THE man behind the redevelopment of Oversley Castle has said that he will reveal plans in the coming weeks for what will replace the landmark building should he go ahead with its demolition.
Speaking for the first time after the plans were revealed two weeks ago, Paul Harvey told the Herald that the replacement would be as striking a feature on the landscape that the folly castle had become.
The Herald previously reported last week how Mr Harvey, who bought the site six years ago, had submitted a planning application indicating his intention to demolish the main building on the 70-acre site.
It sparked much anger locally and among academics because of its historic nature.
But Mr Harvey said this week that the building that carries the name of the castle, which is not Listed, and had been deemed by English Heritage and other conservationists to be of no historical importance.
And he said he has spent £75,000 to develop a 3D image of the building he intends to put in its place — and will host a public meeting to reveal it to the public, sometime in the next four to six weeks.
Mr Harvey said: “I will show to anybody who wants to see it. It will be on a TV screen so they can see how it will look in place, not just on a piece of paper.”
Addressing concerns about the proposed loss of a local landmark, he said he has no immediate plans to demolish the current building known as the castle, despite his application to the council saying he want that to begin on 31st August.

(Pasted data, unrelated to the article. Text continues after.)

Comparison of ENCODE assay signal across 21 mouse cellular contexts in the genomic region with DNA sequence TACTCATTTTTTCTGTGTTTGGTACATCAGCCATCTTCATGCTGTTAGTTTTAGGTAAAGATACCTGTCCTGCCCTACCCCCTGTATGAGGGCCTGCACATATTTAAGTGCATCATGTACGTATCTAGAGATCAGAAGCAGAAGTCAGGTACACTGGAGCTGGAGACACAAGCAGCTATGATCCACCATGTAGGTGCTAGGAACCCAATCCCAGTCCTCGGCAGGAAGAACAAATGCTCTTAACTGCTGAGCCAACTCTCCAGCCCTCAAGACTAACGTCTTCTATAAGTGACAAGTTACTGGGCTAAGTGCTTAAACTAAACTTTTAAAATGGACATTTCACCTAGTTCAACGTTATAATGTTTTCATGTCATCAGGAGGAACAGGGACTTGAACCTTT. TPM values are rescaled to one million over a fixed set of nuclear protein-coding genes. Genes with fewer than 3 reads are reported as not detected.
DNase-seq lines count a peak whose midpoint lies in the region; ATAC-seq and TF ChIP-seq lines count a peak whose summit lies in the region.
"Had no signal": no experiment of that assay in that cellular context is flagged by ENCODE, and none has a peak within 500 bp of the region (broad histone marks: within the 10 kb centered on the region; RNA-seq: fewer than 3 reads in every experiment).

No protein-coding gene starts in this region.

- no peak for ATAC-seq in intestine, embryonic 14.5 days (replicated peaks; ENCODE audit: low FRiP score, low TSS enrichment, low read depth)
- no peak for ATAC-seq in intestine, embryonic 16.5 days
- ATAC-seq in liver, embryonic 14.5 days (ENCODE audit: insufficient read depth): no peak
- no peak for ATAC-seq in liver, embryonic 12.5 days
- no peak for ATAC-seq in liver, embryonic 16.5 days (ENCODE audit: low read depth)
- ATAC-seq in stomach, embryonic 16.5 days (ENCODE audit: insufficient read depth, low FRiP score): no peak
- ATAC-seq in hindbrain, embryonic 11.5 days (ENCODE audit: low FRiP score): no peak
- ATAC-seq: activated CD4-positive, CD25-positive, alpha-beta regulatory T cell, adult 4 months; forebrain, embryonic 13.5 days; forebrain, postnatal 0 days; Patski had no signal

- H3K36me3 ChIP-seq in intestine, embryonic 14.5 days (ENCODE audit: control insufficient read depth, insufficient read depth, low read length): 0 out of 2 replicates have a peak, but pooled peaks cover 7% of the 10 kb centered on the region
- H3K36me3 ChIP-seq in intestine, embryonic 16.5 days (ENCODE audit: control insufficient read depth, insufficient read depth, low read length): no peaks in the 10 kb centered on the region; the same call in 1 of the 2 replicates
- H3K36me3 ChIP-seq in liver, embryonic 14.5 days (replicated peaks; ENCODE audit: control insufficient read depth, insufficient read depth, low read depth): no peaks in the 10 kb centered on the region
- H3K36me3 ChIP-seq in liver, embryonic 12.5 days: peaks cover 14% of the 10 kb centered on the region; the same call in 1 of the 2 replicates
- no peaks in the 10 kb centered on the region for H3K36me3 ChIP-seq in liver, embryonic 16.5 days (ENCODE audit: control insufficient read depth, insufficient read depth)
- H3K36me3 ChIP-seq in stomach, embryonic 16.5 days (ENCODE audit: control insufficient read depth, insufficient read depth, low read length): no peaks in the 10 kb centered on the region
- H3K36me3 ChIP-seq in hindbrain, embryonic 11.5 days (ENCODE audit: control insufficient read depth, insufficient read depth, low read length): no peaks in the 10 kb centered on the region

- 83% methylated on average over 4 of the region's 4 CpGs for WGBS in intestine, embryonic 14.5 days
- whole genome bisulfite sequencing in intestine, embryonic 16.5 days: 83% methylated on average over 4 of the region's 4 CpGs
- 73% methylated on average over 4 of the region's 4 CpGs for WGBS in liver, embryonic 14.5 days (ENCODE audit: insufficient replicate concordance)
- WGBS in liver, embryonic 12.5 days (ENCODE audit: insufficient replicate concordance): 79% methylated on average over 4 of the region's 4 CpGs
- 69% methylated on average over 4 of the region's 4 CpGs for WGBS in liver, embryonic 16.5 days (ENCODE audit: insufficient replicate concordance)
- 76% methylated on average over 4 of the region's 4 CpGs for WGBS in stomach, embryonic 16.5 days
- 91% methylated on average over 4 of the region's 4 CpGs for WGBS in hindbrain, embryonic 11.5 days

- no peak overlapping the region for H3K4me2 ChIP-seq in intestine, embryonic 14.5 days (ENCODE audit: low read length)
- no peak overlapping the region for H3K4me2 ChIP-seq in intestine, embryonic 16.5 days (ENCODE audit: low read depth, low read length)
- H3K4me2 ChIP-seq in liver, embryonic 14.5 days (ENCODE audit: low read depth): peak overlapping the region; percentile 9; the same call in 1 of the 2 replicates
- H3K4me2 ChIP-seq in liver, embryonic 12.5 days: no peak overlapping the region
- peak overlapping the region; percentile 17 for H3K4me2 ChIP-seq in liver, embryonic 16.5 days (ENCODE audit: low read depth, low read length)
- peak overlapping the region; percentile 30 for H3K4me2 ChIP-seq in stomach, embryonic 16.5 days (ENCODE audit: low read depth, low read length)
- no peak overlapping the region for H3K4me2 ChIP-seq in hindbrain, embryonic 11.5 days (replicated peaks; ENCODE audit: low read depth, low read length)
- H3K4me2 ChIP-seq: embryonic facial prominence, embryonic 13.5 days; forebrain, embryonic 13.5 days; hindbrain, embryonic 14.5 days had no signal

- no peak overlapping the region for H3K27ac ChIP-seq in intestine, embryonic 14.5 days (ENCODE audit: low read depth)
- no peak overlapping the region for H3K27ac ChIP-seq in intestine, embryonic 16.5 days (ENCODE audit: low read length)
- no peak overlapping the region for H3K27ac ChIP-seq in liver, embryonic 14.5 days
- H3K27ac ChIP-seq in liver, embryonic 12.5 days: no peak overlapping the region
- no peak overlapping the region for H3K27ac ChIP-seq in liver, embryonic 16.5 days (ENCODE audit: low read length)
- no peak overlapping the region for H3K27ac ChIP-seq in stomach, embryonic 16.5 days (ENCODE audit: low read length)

He added: “There’s always been a landscape feature there and what I hope to present is something that will ensure that will always be the case.
“It’s important that there is something there that offers a dramatic view from Ragley Hall and I have already discussed this with Lord Hertford.”
The manor of Oversley dates back to medieval times, but it is said that Oversley Castle itself was the idea of the Prince Regent following a visit to Ragley Hall, and that the folly was built around 1810 to 1812.
In 1932 a house was also built around with strong resonances of the Arts and Crafts movement.
See the Herald dated Thursday, 25th August, for a letter from Paul Harvey about his plans for the site.